Coffee, Art, and Mental Health Interview with Robert Avila

I walked into AHH, Coffee! for the first time and was immediately taken back by the art on the walls. I would come back every week at the same time for a cold brew and some art. There was one in piece in particular that really caught my eye. I had to meet the artist who created it. I reached out to Robert Avila, the artist, and was fortunate enough to schedule some time with him.


Crystal Method by Robert Avila


I’m sitting in the shop when the door opens and in walks in a tall gentleman. He’s wearing a checkered button-down shirt with an exuberant tie. Robert had just come from his full-time job. A corporate man with an artistic edge, he manages both elegantly. Pushing the boundaries at work and pushing his boundaries in his art. He takes a drink of his coffee and we begin.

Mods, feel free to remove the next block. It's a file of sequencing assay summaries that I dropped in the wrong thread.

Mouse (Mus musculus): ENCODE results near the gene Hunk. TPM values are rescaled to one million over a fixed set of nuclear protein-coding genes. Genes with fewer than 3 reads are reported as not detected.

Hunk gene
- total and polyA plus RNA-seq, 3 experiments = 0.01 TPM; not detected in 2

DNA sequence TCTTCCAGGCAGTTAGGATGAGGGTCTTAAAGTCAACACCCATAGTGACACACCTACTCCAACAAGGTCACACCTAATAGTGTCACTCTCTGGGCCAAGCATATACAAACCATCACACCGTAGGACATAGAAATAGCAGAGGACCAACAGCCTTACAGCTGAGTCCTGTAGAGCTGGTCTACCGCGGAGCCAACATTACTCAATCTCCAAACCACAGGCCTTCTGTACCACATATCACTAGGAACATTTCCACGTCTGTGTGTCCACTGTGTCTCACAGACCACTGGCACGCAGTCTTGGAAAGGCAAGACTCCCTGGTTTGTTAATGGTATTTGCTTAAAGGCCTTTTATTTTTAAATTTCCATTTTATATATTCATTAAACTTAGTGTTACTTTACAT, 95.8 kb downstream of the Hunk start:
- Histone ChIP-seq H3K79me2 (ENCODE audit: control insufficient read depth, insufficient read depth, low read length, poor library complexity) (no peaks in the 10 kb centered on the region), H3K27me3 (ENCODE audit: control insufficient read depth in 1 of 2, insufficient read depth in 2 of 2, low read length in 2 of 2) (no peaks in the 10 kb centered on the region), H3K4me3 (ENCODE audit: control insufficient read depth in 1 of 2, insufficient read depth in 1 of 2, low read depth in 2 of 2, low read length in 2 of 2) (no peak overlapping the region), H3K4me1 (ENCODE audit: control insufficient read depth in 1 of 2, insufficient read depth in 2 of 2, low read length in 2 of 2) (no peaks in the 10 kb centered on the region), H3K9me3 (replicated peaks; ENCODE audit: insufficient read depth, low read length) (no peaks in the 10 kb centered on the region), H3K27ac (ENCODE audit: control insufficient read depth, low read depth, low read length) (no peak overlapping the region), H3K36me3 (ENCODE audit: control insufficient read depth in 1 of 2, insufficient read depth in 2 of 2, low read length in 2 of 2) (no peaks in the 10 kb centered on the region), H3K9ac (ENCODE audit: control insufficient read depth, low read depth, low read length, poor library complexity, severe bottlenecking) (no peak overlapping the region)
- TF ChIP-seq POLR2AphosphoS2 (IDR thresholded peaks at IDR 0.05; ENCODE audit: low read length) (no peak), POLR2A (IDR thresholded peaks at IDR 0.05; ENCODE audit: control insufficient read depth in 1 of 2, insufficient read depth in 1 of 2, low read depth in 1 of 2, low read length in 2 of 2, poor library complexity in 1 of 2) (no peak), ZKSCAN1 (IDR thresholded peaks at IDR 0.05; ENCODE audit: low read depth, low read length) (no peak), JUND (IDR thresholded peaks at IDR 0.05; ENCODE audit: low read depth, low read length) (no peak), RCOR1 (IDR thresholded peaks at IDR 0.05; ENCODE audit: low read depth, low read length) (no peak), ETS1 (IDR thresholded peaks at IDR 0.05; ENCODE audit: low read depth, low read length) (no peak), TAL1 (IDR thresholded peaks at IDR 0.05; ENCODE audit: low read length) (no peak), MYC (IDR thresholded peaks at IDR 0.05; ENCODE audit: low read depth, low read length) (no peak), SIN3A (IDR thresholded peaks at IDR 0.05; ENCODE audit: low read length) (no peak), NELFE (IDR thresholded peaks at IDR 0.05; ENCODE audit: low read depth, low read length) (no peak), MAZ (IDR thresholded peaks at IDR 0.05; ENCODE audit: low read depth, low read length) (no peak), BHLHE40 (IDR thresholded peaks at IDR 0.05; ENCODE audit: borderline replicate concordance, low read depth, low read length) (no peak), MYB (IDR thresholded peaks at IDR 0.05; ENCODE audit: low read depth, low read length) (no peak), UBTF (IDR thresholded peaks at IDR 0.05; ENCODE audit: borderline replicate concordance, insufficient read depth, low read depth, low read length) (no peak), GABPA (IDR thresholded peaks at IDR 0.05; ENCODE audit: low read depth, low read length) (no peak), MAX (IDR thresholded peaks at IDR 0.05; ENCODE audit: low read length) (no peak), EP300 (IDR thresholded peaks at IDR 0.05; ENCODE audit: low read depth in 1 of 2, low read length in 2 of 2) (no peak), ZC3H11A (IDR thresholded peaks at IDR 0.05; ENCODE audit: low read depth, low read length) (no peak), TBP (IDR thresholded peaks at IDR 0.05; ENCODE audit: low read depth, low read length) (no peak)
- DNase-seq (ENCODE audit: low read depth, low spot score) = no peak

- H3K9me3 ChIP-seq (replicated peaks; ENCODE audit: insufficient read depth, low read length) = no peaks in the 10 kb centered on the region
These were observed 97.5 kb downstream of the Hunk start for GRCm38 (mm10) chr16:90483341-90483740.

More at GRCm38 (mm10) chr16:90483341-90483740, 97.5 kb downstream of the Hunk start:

Robert Avila


Q: Let’s start with the background. How did you get started? How long have you been working? Who inspires you? 

A: “I’ve done everything backwards,” he laughs. Robert went to school for art history and during a break he got a job in web design. What began as a job blossomed into a career. A few years ago, he was gifted a trust for school after his grandfather’s unfortunate passing. Robert attended the art institute. He started from scratch. 

He tried to color white paper black. Then he learned he could just use black paper. He likes strong colors and pastels, as they really pop on the black. 

His inspirations are pop culture, television, movies, and life. He has a great appreciation for French impressionism. 


Q: Have you had any rough patches, or difficulty with your work?

A: All of my friends and family are supportive. They’re the ones populating the shows! It’s been great. 


Q: What’s your take on mental health?

A: Everyone struggles with something. I have anxiety. A lot of family members and friends have anxiety, depression, etc. So, I always try to check in. I can sense when something’s off, and I try to be supportive.